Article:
If you have incisions on your abdomen, you may notice that they will leak a small amount of clear or light red fluid in the days after your procedure. This is normal and should go away shortly.
Movements that pull or stretch the area around your incisions can irritate them. This may cause additional drainage of fluid or blood.
If this happens, stop doing that particular activity and allow the area to rest and heal. It may be helpful to wear loose, breathable clothing to avoid further irritation.
If you notice heavy fluid or blood drainage that soaks through your dressings, seek immediate medical care. Additionally, drainage of pus from your incision signals an infection that requires medical attention.
Your doctor will give you detailed information on activities to avoid as you recover. Let’s examine some of these activities and when you may begin doing them again.
Exact timeframes may vary depending on factors like the type of hysterectomy you had, how the procedure was done, and your overall health. When in doubt, stick to your doctor’s instructions.
Bathing and showering
When you leave the hospital, you’ll be given instructions about wound care. This will include information on bathing and showering.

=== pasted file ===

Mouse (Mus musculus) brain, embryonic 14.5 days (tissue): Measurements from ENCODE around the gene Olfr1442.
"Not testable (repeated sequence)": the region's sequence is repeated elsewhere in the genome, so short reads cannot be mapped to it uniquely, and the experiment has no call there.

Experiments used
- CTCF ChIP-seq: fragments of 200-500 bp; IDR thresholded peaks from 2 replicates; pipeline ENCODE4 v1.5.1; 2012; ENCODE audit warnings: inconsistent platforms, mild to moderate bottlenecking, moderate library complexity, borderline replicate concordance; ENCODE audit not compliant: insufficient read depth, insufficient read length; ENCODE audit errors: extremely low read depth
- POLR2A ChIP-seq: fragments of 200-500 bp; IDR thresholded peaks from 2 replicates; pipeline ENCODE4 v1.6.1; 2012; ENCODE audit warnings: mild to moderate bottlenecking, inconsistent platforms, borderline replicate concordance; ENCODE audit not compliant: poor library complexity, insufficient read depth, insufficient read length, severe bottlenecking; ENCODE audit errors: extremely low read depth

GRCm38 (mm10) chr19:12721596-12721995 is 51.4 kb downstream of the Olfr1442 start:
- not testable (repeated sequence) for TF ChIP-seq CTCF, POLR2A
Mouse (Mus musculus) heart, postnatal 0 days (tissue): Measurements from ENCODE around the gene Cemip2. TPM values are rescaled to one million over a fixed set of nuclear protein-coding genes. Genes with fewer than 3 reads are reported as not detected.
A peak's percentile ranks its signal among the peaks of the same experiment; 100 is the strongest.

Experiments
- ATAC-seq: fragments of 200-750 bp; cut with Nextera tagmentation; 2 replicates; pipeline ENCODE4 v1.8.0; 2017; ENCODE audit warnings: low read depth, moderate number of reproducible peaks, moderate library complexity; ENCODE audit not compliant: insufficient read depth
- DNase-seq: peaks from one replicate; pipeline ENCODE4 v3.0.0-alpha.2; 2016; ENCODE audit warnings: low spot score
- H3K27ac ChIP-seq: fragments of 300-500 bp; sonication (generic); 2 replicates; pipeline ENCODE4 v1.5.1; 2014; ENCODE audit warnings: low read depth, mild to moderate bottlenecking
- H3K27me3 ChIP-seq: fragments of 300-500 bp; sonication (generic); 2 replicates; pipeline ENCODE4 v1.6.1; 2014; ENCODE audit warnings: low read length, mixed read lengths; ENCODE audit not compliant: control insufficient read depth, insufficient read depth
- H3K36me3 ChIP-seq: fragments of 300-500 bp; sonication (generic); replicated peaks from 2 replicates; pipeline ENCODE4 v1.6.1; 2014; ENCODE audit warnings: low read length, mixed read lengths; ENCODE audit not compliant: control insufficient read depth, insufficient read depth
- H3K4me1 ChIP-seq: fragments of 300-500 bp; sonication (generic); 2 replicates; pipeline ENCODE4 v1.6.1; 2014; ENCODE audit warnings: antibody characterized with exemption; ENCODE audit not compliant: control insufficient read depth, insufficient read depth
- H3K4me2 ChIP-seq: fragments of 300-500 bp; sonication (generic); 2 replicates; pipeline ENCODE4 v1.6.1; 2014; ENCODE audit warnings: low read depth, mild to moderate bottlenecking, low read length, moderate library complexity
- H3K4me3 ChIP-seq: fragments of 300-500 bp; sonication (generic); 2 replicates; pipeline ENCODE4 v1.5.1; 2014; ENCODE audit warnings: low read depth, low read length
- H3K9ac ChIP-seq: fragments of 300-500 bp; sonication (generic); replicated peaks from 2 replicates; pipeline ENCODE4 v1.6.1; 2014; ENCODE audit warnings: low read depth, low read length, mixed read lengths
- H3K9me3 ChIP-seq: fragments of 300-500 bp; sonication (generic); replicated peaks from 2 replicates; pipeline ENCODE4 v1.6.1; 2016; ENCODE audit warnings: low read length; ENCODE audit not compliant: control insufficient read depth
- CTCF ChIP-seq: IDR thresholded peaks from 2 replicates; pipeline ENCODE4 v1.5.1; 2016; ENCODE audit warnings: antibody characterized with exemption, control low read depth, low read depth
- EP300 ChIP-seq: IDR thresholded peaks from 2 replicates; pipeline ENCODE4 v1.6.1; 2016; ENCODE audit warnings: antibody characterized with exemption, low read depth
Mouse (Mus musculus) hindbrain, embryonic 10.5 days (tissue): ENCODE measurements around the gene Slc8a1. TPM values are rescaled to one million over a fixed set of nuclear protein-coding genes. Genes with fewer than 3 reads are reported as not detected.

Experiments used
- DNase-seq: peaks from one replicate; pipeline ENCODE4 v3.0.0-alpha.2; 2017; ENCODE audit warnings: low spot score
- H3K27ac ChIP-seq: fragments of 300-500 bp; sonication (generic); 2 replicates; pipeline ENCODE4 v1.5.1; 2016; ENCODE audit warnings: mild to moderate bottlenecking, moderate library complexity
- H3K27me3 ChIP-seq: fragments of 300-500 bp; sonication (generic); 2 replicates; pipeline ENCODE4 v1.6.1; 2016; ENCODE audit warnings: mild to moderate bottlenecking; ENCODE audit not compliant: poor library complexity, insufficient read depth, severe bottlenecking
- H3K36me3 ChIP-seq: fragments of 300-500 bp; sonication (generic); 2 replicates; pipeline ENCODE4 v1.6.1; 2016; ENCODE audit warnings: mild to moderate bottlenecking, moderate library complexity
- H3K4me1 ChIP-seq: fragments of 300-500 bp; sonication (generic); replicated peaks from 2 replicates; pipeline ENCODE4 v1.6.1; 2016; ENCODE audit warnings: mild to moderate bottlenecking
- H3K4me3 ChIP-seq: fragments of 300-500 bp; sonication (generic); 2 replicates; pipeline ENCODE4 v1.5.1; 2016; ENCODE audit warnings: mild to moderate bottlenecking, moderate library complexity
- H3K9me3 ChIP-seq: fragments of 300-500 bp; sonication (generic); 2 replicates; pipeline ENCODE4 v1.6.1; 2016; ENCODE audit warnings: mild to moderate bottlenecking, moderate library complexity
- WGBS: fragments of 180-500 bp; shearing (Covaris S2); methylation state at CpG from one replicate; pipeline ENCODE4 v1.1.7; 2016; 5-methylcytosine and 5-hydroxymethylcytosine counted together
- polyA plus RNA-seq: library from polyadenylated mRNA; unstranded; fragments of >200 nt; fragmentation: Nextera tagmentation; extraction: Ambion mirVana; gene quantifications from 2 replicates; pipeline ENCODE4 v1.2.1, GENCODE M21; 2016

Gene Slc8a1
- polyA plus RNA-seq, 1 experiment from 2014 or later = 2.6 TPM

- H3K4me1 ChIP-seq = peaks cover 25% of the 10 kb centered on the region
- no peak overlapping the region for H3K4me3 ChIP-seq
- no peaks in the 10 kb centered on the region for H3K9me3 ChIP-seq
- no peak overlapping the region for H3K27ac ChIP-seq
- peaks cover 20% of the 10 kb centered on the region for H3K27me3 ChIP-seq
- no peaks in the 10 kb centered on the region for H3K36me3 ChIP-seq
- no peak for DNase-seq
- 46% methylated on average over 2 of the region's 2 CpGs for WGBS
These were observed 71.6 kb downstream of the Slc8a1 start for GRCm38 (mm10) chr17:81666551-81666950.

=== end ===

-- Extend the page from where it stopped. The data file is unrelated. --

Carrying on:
You should be able to shower the day after your procedure. During this time, you can allow the water to run over your incisions. However, try to avoid having water hit it directly.
After showering, use a clean tissue or paper towel to carefully pat incisions dry.
Exact instructions on bathing can depend on your doctor and the type of procedure that you had. You may need to wait at least 4 weeks until you can completely submerge in a bath.
Physical activity can be helpful as you recover from surgery. When you leave the hospital, care staff will give you information on appropriate exercises. These will also include pelvic floor exercises.
You can gradually begin to increase the intensity of exercise as you recover. However, avoid things like rigorous exercise or heavy lifting until your doctor gives the OK.
While instructions from your doctor may vary, heavy lifting is considered to be any object over 20 pounds. If you need to lift a lighter object during your recovery period, do so with bent knees and a straight back.
Ask a family member or close friend to help you with household activities — like cleaning, laundry, and meals — in the first week or so of your recovery.
While resting is important, you can start gradually doing household activities when you feel able to.
Break up household activities into more manageable chunks. For example, you may find it’s easier to wash a few dishes, take a break, and then wash a few more dishes.
Additionally, you can modify certain types of household tasks, like sitting instead of standing to fold clothes.
Avoid household activities that are strenuous or involve heavy lifting. Examples include:
- putting away heavy cookware
- carrying bags of groceries
Generally speaking, it’s OK to drive when:
- you can effectively operate all of the controls in the car
- you feel comfortable while wearing a seat belt
- you’re able to come to an emergency stop
- you’re no longer taking medications that have a sedative effect, such as pain medications